Age 59 ½: This is the magic age where the government allows you to start taking distributions from your retirement plans without paying the 10% early withdrawal penalty.
Age 62: This is the earliest date that you can elect to receive Social Security benefits. As I said in a recent article, however, claiming Social Security at age 62 is like buying a pair of leather pants: almost always a bad idea. Claiming at 62 would result in a 25% permanent reduction in your benefits. The longer you wait, the more you will get.
Age 65: This is the age that you become eligible for Medicare. If you’re already receiving Social Security benefits by your 65th birthday, you’ll be automatically enrolled in Medicare. If not, then you’ll need to actually sign up. You will have a 7-month window to enroll: 3 months before your birth month, your birth month, and 3 months after. Sign up in that window, because there are penalties if you sign up late.
Age 66: Most baby boomers can receive full Social Security benefits at age 66. Depending on when you were born, however, you might be able to get full benefits a little sooner or have to wait a little longer. Check here to see when you will be eligible for full benefits.
Age 70: Just like the Social Security Administration reduces your benefits if you retire early, they increase your benefits if you retire late. For those born after 1943, you get an extra 8% for every year you wait past full retirement age up to age 70. After age 70, there’s no benefit for waiting. Said another way, claiming Social Security benefits at 62 will result in the smallest check and claiming at 70 will result in the biggest check.
Age 70 ½: One of the key benefits of your retirement accounts is that they grow tax deferred. Uncle Sam can’t wait forever, though. Congress needs money to fund all those brilliant schemes that they’re always hatching. So at 70 ½ they start forcing you to take required amounts from your retirement accounts each year. Work closely with your adviser to determine your Required Minimum Distributions (RMD), because there is a 50% tax penalty on any amount that you should have taken, but didn’t. The RMD rules don’t apply to Roth IRAs.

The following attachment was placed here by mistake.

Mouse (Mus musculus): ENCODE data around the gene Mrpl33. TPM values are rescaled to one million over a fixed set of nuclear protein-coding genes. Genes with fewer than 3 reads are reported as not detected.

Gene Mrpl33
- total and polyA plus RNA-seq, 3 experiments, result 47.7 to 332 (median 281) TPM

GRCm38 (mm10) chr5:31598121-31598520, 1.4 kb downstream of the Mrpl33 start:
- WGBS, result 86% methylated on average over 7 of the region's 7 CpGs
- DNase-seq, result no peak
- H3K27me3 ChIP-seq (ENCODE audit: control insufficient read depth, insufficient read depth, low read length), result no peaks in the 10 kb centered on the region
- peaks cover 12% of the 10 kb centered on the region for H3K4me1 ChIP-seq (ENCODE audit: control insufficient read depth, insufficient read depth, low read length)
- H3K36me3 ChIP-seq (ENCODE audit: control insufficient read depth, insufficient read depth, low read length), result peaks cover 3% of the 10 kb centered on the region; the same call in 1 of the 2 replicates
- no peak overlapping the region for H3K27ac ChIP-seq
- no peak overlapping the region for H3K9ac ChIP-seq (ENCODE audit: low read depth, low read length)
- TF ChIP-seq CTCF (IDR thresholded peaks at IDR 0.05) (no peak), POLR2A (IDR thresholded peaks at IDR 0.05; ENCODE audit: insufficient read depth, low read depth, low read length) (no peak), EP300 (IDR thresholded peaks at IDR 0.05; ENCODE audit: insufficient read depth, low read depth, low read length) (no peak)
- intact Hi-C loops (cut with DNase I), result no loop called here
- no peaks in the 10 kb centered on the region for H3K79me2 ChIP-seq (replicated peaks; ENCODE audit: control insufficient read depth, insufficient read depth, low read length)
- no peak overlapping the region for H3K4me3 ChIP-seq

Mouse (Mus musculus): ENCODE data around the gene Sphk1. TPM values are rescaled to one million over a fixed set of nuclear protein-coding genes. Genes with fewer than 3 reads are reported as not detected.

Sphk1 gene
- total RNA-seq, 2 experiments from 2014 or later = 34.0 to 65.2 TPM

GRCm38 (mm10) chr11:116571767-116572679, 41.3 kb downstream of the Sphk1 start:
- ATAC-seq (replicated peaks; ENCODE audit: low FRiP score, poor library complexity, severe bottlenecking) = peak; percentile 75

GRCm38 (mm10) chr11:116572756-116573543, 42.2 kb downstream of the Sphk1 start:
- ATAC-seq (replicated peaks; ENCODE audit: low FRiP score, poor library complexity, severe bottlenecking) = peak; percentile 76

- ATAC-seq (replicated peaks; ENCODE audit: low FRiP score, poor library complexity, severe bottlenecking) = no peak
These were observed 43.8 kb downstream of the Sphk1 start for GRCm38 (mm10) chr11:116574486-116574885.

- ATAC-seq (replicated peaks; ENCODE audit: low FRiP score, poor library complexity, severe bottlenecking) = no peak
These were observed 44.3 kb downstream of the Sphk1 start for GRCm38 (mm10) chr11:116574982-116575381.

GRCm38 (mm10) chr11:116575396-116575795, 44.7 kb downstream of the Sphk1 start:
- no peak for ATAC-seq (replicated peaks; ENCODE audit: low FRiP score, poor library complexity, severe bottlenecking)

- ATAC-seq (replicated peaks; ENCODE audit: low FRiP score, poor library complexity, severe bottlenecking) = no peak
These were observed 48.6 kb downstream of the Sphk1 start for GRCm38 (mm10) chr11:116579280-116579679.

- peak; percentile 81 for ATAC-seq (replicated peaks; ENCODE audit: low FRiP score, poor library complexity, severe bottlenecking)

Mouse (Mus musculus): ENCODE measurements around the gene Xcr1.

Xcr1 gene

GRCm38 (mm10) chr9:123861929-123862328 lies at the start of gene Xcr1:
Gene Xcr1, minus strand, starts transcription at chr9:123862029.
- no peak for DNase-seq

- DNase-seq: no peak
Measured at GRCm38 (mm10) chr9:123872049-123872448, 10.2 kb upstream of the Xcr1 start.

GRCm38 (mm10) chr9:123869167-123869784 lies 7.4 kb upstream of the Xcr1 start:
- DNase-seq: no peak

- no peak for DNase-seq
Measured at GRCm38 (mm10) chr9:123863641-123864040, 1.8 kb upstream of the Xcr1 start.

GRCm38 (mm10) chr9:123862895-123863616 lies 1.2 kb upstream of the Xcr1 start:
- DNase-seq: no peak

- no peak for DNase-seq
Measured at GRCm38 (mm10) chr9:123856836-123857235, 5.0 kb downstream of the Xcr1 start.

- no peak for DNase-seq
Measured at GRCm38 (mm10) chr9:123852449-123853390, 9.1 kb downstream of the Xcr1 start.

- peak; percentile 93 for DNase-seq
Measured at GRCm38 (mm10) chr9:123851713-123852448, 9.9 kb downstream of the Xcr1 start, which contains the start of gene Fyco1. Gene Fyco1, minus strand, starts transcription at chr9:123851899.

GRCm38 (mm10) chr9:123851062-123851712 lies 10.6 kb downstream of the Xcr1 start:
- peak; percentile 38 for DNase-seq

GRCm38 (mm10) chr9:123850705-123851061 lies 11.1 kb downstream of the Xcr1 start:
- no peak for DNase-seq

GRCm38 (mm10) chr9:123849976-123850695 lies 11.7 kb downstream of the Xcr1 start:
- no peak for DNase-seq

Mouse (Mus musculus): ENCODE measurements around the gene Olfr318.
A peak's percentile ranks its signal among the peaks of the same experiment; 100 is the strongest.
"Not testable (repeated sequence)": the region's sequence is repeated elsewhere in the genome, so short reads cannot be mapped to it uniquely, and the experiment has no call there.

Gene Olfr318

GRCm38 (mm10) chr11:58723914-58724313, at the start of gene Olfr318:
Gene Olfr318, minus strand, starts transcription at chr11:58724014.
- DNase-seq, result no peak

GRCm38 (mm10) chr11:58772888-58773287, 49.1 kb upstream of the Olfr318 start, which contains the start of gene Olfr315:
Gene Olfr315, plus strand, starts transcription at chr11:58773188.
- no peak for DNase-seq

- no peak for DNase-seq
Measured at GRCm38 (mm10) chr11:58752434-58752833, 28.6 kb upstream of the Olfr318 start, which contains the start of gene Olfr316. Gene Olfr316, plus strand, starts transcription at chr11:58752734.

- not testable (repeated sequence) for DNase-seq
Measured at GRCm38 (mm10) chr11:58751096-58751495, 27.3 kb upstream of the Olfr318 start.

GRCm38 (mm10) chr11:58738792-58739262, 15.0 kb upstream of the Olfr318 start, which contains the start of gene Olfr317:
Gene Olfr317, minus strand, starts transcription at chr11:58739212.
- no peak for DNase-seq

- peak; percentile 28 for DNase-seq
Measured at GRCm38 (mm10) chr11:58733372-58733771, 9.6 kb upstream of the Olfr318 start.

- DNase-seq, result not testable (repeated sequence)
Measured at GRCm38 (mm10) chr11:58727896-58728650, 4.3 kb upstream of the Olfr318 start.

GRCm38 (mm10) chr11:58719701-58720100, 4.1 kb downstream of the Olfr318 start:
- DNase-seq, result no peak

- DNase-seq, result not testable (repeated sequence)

Photo by louderthanever. Used under Creative Commons License.
No, you didn’t miss the memo. The government hasn’t announced any plans to cut Social Security. At least not overtly. They have, however (in my opinion), been covertly reducing the value of Social Security payments for years. How?
In order to account for inflation, Social Security payments have a cost of living adjustment built in. If inflation (as measured by the Consumer Price Index) is 3 percent, payments are increased by 3 percent. This works great and everyone is happy, as long as the inflation estimate is accurate. If the government underreports inflation, however, then the raise they give you isn’t enough to offset the increase in prices.
As you may have guessed, many people believe this is happening. There have been several changes to how the government calculates inflation over the years, all of which have had the same affect: To reduce the reported inflation rate. The current Consumer Price Index (CPI) is currently around 2%. Using the methods in place prior to 1990, that number is closer to 6%. Using the methodology in place prior to 1980, that number is closer to 9% (See chart below from shadowstats.com).
I don’t know about you, but when I reflect on my expenses over the last year—property taxes, groceries, cable bill, gas, health insurance—it’s fairly evident that they increased by more than 2%. What if the actual rate of inflation is closer to 6%? How will that affect a person receiving Social Security benefits? It doesn’t take a genius to see that, if inflation is 6% and the government gives you a 2% raise, they have effectively cut your benefits by 4%. If that same pattern repeats itself for 10 years, the purchasing power of your benefits will have been cut by about a third. They are giving you more money, but that money buys less.
Warren Buffet And the Widow
All of this reminds me of a story that Warren Buffett once told about an elderly widow with a passbook savings account.
“The arithmetic makes it plain that inflation is a far more devastating tax than anything that has been enacted by our legislatures. The inflation tax has a fantastic ability to simply consume capital. It makes no difference to a widow with her savings in a 5% passbook account whether she pays 100% income tax on her interest income during a period of zero inflation, or pays no income taxes during years of 5% inflation. Either way, she is “taxed” in a manner that leaves her no real income whatsoever. Any money she spends comes right out of capital. She would find outrageous a 120% income tax, but doesn’t seem to notice that 6% inflation is the economic equivalent. If my inflation assumption is close to correct, disappointing results will occur not because the market falls, but in spite of the fact that the market rises.”